From the Queen Bee mother, the mother Beast, and the mother Fowl
in the fen,
A call went up to the human world, to Woman, the mother of men.
The call said, "Come; for we, the dumb, are given speech for a day,
And the things we have thought for a thousand years we are going, at last, to say."
Much they marveled, these women of earth, at the strange and curious
And some of them laughed and some of them sneered, but they answered it one and all,
For they wanted to hear what never before was heard since the world began--
The spoken word of Beast and Bird, and the message it held for Man.
"A plea for shelter," the women said, "or food in the wintry weathers,
Or a foolish request that we be dressed without their furs or feathers.
We will do what we can for the poor dumb things, but they must be sensible." Then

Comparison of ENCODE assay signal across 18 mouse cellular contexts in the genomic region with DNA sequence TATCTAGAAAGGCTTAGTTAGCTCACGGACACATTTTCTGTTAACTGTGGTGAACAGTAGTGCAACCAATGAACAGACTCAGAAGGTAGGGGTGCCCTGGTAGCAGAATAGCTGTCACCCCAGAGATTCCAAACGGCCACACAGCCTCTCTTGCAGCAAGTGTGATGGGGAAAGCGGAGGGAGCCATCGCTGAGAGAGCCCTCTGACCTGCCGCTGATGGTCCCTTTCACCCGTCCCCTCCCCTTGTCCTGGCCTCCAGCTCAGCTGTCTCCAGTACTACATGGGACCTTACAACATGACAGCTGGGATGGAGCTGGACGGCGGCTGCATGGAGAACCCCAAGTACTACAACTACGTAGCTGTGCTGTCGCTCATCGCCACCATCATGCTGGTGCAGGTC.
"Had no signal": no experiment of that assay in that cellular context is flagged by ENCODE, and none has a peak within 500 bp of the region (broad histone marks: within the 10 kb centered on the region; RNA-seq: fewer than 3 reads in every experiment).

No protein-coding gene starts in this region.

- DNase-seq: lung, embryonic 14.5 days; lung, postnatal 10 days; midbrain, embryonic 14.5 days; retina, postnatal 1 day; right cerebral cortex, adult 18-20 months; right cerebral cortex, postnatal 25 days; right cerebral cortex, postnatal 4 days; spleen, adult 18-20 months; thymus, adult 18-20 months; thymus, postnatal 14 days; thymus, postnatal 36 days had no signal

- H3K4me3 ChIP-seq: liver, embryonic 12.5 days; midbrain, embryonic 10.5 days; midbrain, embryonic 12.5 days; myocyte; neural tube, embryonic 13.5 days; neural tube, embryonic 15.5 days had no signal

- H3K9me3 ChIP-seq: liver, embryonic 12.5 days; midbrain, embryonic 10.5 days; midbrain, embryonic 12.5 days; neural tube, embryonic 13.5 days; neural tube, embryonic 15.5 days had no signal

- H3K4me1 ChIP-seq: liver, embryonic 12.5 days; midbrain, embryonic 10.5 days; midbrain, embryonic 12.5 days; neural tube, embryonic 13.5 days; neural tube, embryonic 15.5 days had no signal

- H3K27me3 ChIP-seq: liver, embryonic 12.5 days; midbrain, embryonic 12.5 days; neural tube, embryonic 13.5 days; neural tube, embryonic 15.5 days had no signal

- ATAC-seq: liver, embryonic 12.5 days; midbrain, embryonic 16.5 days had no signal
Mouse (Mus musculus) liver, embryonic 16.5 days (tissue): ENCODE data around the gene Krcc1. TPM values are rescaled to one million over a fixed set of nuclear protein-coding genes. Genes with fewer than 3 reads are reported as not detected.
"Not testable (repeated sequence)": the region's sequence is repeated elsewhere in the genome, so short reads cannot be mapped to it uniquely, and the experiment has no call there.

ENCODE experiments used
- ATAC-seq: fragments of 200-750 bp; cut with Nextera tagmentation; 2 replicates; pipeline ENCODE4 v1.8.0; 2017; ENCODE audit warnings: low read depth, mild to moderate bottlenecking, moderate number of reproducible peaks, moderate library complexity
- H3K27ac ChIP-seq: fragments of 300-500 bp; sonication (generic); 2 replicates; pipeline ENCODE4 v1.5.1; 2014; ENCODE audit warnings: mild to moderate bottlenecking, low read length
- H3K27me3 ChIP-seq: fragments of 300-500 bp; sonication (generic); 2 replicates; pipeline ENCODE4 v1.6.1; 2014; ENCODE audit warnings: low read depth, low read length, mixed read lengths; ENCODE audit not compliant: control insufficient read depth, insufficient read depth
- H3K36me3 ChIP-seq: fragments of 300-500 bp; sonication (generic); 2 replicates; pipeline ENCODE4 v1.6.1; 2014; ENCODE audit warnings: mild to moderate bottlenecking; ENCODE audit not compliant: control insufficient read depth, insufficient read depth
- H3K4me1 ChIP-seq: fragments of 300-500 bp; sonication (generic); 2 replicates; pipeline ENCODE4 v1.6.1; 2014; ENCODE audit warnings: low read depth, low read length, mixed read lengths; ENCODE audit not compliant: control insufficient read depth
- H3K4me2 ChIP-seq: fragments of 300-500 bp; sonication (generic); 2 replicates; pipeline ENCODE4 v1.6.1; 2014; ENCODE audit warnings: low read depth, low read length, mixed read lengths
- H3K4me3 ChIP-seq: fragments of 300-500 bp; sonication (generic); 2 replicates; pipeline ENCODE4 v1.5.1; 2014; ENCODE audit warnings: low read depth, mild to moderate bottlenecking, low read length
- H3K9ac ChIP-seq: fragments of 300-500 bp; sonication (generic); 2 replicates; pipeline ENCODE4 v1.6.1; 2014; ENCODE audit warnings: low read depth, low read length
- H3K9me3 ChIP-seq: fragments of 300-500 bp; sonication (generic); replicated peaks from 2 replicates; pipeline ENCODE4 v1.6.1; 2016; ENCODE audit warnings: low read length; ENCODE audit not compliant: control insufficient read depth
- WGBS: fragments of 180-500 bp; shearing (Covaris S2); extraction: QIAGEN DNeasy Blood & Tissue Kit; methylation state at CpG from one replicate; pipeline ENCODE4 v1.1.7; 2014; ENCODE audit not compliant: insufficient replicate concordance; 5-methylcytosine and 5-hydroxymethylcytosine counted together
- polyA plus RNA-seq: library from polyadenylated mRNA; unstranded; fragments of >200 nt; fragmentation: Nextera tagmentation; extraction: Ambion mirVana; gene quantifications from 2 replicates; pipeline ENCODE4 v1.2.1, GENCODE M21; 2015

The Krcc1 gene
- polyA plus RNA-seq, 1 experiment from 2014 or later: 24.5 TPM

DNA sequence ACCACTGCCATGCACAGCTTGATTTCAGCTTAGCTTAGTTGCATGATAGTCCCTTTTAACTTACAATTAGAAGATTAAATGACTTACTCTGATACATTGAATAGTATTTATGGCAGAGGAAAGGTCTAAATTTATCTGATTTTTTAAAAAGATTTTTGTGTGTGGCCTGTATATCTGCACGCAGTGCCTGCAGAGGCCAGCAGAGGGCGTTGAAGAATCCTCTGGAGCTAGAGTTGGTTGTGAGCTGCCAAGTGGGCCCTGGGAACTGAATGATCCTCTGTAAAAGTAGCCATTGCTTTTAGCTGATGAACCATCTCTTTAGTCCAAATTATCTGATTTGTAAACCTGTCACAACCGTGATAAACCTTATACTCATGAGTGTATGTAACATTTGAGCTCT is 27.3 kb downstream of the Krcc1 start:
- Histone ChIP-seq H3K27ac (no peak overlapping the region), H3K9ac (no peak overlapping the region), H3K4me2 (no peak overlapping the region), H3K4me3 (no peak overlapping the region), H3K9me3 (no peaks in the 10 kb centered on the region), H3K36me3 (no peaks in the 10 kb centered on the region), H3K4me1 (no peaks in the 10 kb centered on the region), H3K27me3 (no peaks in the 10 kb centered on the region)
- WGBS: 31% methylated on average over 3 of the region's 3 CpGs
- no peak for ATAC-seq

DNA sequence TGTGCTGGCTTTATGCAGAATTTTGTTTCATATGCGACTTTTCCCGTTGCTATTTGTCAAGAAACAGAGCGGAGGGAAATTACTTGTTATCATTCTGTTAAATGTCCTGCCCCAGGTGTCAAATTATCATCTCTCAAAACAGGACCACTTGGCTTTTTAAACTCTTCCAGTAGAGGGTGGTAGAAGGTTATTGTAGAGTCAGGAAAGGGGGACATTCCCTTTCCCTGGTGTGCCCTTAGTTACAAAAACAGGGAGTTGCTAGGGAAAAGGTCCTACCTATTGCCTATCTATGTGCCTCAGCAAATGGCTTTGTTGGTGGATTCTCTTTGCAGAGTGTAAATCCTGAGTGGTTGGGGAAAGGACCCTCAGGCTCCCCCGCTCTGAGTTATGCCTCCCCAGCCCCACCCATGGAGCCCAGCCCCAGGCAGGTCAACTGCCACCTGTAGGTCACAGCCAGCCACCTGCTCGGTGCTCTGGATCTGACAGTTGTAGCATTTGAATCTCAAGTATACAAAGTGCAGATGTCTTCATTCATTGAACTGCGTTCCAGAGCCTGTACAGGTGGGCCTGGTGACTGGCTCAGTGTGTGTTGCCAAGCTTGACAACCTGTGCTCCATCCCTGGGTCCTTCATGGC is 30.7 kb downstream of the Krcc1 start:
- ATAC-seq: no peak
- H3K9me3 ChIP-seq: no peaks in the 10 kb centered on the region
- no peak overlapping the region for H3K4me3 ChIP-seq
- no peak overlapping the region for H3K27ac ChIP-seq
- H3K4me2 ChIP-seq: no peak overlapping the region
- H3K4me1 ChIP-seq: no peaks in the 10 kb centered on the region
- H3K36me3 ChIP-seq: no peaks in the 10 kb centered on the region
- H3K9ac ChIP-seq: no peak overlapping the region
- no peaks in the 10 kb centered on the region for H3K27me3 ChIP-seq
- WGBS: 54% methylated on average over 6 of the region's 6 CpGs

The meeting was called, and a she bear stood and voiced the thought of the fen.
"Now this is the message we give to you" (it was thus the she
"You, the creatures of homes and shrines, and we of the wold and brake.
We have no churches; we have no schools, and our minds you question and doubt,
But we follow the laws which some Great Cause, alike for us all, laid out.
"We eat and we drink to live; we shun the things that poison and
And we settle the problems of sex and birth by the law of the female will,
For never was one of us known by a male, or made to mother its kind,
Unless there went from our minds consent (or from what we call the mind).
"But you, the highest of all she things, you gorge yourselves
at your feasts,
And you smoke and drink in a way we think would lower the standard of beasts;
For a ring and a roof and a rag you are bought by your males, to have and to hold;
And you mate and you breed without nature's need, while your hearts and your bodies are cold.
"All unwanted your offspring come, or you slay them before they
And now we wild she things of the earth have spoken and told our scorn.
We have no minds and we have no souls, maybe as you think--and still,
Never one of us ate or drank the things that poison and kill,
And never was one of us known by a male except by our wish and will."
World Voices by Ella Wheeler Wilcox
New York : Hearst's International Library Company 1916.
|Back to Poem Index|